Last week I wrote about the practice of Holy Conversation that we hope for each year at Annual Conference. Today, I'm reporting back.
One "conversation" has stuck in my head. It began in a session where we were voting on resolutions to send on to the larger church so that our denomination might support something that we value as United Methodists. In this case, it was about food and farming.
The conversation started around a small table of dedicated folks called "Board of Church and Society." With seven or so hard working people around that table they did their best to put a proposal together to stand up for small farms, food safety, children's health, and creation in light of the Farm Bill that will be looked at again by the US government.
However, around that first table, voices were missing. Particularly, the voices of the farmers.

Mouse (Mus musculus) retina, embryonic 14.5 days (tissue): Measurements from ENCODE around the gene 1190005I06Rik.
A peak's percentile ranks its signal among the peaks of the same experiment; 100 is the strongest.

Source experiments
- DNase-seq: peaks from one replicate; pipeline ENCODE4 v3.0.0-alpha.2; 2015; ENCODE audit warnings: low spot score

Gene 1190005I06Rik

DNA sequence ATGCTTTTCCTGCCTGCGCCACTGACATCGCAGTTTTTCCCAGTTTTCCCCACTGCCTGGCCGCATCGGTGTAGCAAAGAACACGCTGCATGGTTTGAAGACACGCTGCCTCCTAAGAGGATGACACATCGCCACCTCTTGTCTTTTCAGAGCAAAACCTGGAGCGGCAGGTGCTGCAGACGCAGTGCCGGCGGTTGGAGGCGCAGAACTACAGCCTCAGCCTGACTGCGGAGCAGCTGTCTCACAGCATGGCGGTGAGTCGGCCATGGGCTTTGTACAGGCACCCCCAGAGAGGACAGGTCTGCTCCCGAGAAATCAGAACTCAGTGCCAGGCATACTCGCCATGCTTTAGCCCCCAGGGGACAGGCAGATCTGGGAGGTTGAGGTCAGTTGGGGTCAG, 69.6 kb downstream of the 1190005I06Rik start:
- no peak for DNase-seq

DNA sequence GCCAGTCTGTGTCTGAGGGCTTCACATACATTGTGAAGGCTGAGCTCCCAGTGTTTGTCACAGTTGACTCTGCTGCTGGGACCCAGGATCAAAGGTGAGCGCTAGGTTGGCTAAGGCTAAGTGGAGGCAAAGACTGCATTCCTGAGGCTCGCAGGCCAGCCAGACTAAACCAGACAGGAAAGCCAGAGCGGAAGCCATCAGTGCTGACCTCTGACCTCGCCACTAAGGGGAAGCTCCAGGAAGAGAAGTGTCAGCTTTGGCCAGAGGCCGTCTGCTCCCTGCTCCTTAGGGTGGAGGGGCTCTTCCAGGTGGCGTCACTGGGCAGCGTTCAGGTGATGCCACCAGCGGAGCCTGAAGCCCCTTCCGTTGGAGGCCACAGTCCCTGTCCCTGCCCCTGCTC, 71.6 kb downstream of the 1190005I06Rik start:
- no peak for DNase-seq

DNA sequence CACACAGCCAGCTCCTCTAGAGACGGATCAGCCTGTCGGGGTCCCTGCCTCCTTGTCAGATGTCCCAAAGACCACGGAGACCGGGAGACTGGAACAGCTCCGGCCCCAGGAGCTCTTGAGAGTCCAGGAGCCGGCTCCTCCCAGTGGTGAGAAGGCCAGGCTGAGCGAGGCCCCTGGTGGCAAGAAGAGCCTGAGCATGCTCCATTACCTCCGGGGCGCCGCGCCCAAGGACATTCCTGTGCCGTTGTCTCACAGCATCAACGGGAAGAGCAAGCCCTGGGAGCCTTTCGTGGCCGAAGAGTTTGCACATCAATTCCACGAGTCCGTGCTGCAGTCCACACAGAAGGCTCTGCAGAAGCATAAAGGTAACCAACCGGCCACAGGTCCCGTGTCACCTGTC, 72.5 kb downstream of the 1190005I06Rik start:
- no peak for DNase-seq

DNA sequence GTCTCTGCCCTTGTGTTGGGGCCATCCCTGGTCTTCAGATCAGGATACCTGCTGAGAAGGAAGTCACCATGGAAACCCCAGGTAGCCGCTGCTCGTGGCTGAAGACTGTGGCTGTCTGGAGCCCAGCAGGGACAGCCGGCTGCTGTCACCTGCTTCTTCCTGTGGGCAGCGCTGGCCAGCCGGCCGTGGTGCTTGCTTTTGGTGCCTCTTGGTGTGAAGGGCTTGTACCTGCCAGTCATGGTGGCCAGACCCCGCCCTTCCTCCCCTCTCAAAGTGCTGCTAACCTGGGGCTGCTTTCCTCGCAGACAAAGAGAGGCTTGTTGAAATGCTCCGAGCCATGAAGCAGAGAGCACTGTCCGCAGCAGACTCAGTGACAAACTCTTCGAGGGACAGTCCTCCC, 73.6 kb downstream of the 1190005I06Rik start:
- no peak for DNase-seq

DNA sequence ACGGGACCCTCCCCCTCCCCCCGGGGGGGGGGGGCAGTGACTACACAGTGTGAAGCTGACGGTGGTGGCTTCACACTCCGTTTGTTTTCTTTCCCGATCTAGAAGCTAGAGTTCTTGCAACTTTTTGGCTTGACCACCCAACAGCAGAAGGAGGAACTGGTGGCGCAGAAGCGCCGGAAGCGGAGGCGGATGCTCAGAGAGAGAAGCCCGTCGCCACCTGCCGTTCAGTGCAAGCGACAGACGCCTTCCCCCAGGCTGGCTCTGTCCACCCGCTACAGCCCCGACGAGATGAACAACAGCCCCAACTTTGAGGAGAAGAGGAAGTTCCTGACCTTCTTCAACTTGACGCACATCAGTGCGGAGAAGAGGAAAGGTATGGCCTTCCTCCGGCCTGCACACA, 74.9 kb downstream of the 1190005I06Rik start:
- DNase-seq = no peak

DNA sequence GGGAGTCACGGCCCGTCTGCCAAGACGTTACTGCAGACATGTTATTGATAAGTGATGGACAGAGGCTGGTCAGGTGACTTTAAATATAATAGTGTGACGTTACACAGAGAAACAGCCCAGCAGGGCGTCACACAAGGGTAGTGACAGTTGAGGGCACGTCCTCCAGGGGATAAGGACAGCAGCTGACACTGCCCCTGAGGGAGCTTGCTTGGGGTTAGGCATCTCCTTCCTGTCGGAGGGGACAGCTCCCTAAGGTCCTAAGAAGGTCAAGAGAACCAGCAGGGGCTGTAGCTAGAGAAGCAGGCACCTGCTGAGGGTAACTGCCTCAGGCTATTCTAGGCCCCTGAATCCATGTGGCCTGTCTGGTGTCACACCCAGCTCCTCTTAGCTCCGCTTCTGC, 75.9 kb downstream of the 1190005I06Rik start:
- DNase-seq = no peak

At first, the response to this was anger from many of the farmers in our midst. But as I watched and listened, anger shifted to claiming a responsibility to make it better. One farmer spent hours of time to add to the first voices in order to get a better result. The document was changed detail by detail in order to reach a better solution.
The reason this conversation has stuck with me is because Wesley students are entering a similar one and finding inspiration from the cooperation between farmers and environmentalists in opposing new coal plants in Texas. The film "Fighting Goliath" that portrays this advocacy work will be shown by Wesley Club on the UC Campus this fall.
Maybe this is the conversation that God will use to make a difference in the Central Valley. Maybe we will have a better result for all that we value- humans and beasts alike.